Submitted: June 28, 2013.
Evan O. Williford, Esq., THE WILLIFORD FIRM LLC, Wilmington, Delaware; Attorneys for Intervenor.
Richard A. Barkasy, Esq., SCHNADER HARRISON SEGAL & LEWIS LLP, Wilmington, Delaware; David Smith, Esq., Stephen A. Fogdall, Esq., Benjamin D. Wanger, Esq., SCHNADER HARRISON SEGAL & LEWIS LLP, Philadelphia, Pennsylvania; Attorneys for Defendants.
David J. Margules, Esq., BOUCHARD MARGULES & FRIEDLANDER, P.A., Wilmington, Delaware; Attorneys for Nominal Defendant.
PARSONS, Vice Chancellor.
After conducting a full trial in this matter, I entered an Opinion on the merits on January 31, 2013 (the "Post-Trial Opinion"). At the conclusion of the Post-Trial Opinion, I directed counsel to confer and submit a proposed form of final judgment. This action currently is before me on two substantive motions: Defendants' motion to dismiss for lack of standing, and Plaintiff's motion to enter a final judgment and petition for an award of attorneys' fees. For the reasons set out below, I grant Defendants' motion, and thus, also deny Plaintiff's motion for entry of final judgment on the merits of the underlying dispute. After Plaintiff, Robert Zimmerman, moved for entry of a final, post-trial order, he divested all of his interests in the Nominal Defendant, Adhezion Biomedical LLC (the "Company" or "Adhezion"), on whose behalf he had sued. Thereafter, Defendants moved to dismiss, arguing that Zimmerman no longer had standing to prosecute this derivative action. I grant the petition, however, of Zimmerman's former counsel, now Intervenor, The Williford Firm LLC ("TWF"), and award them $300, 000.00 in attorneys' fees and expenses, payable by Adhezion.
A. The Parties
Plaintiff, Zimmerman, is the co-founder, former CEO, and a former director of Adhezion. At the time of my Post-Trial Opinion, Zimmerman owned 86, 900 Class A Common units and 40, 000 Class B Common units in Adhezion. On April 12, 2013, he sold all of his Adhezion stock to William A. Graham, IV, an Adhezion investor who held Series A and B Preferred units.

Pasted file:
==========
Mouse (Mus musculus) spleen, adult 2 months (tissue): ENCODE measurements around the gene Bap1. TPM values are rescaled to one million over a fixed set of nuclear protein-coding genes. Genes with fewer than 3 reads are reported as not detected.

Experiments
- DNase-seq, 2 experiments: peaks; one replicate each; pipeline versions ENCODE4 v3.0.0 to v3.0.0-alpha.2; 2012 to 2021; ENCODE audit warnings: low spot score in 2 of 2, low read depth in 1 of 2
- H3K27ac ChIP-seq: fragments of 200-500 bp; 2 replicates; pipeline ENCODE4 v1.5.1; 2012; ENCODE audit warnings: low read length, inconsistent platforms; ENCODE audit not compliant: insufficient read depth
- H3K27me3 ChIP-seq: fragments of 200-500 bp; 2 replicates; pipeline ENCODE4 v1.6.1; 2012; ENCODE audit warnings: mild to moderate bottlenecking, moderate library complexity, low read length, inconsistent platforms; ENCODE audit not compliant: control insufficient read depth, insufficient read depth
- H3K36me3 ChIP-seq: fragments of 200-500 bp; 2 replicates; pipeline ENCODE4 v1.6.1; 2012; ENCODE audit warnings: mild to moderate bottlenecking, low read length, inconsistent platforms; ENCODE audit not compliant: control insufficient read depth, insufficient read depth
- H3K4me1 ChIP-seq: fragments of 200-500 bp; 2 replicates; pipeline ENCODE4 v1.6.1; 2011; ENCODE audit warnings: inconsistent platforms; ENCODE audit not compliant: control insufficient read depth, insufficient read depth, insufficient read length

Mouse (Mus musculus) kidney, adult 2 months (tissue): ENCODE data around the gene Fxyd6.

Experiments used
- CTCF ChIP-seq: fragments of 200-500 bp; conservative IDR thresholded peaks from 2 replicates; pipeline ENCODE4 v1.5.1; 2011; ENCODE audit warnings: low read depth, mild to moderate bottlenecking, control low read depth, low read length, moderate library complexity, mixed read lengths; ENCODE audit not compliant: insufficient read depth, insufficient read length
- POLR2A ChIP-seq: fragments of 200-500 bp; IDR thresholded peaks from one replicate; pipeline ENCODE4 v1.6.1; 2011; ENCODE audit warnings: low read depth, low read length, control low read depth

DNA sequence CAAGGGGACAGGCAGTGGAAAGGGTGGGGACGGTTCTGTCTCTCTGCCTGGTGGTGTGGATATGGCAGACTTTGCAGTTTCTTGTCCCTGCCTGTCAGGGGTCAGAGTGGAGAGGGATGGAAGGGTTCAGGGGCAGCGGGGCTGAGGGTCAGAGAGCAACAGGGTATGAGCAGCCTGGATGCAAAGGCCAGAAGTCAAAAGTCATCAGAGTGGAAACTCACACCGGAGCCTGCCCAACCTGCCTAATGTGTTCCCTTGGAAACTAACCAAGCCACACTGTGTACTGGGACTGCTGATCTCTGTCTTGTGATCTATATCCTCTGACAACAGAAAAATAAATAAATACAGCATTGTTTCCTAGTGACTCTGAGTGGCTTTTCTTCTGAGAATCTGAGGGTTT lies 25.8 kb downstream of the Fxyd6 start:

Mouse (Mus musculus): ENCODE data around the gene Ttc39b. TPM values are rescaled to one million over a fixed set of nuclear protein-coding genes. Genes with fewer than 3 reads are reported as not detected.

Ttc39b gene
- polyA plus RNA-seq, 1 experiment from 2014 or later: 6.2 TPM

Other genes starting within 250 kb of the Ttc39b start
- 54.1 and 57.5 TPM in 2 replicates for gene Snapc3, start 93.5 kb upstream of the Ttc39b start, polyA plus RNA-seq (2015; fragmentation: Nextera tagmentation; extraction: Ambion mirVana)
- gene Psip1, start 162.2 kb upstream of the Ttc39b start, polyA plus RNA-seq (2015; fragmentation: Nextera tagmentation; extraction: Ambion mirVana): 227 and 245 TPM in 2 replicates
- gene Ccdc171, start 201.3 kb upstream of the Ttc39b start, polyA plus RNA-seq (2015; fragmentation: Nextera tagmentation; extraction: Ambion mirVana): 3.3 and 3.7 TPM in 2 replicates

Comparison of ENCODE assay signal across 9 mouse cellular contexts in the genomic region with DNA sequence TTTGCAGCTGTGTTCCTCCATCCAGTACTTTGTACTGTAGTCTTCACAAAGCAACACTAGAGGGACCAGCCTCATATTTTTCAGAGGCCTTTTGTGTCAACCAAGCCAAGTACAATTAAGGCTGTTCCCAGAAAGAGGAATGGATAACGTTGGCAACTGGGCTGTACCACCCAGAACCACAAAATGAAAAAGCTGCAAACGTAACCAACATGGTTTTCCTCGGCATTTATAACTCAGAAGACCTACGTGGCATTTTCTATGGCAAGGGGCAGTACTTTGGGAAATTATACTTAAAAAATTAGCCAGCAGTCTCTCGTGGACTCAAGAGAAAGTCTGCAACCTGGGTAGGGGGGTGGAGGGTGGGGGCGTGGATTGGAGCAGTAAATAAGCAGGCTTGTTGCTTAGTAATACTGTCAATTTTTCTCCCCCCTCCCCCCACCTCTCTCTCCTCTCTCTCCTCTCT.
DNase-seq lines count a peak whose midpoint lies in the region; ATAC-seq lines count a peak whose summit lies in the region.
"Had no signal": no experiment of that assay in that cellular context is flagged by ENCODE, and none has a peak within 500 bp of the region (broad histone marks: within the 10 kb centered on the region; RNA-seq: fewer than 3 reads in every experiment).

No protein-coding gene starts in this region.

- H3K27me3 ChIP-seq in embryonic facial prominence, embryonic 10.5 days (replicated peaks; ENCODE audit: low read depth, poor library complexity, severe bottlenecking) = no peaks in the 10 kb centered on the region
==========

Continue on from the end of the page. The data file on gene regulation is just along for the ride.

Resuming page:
Intervenor, TWF, represented Zimmerman from the commencement of this action through the conclusion of trial, post-trial briefing, and issuance of the Post-Trial Opinion. On April 1, 2013, TWF simultaneously filed (1) a motion to withdraw as counsel to Zimmerman and to intervene as an interested party and (2) a reply in support of the motion to enter a final order and petition for attorneys' fees. On May 10, 2013, I granted TWF's motion, thereby enabling it to withdraw as Zimmerman's counsel and to intervene on its own behalf.
Nominal Defendant, Adhezion, is a privately held Delaware limited liability company with its principal place of business in Wyomissing, Pennsylvania. Adhezion is an early-stage medical device company that develops and commercializes surgical, wound management, and infection-prevention technologies.
The defendants in this action include the five members of Adhezion's board of directors (the "Board") and entities that, directly or indirectly, have invested in Adhezion (collectively, "Defendants").
Defendants Katherine D. Crothall, Michael J. Gausling, Peter Molinaro, Robert Toni, and Steven R. Bryant are Adhezion's Board members. Molinaro is Adhezion's CEO and the Board Chairman.
The remaining named Defendants, Liberty Advisors, Inc., and Originate Ventures, LLC, are not relevant to the pending motions.
B. Facts and Procedural History
The background facts relevant to the underlying disputes between the parties are recited in detail in the Post-Trial Opinion. This Memorandum Opinion recites only those facts necessary to my decision on the pending motions.
On November 18, 2010, Zimmerman filed a derivative complaint in this action alleging that the individual defendants breached their fiduciary duties by causing the Company to enter into several financing transactions (the "Challenged Transactions") that Zimmerman contended violated the Company's Operating Agreement (the "Operating Agreement" or the "Agreement"). On May 19, 2011, I granted Zimmerman's motion to amend the complaint to add additional defendants, and he filed an amended complaint the same day. Defendants later moved for summary judgment. In a Memorandum Opinion dated March 5 and revised on March 27, 2012, I granted summary judgment in Defendants' favor on Zimmerman's duty of care claims, but denied summary judgment on his claims for breach of the duty of loyalty, breach of contract, and aiding and abetting a breach of the duty of loyalty. Trial on these surviving claims took place on April 23–25, 2012. After hearing post-trial arguments on September 14, 2012, I issued the Post-Trial Opinion on January 31, 2013.
In the Post-Trial Opinion, I held that Defendants breached the Operating Agreement by entering into the Challenged Transactions without first obtaining the approval of the Class A Common unitholders. Because I also held, however, that the breach caused no damage to Adhezion, i.e., that the Challenged Transactions were entirely fair, I awarded the Company nominal damages of only $1. I also held that the director Defendants did not breach their fiduciary duties and that, therefore, there could be no liability for aiding and abetting ...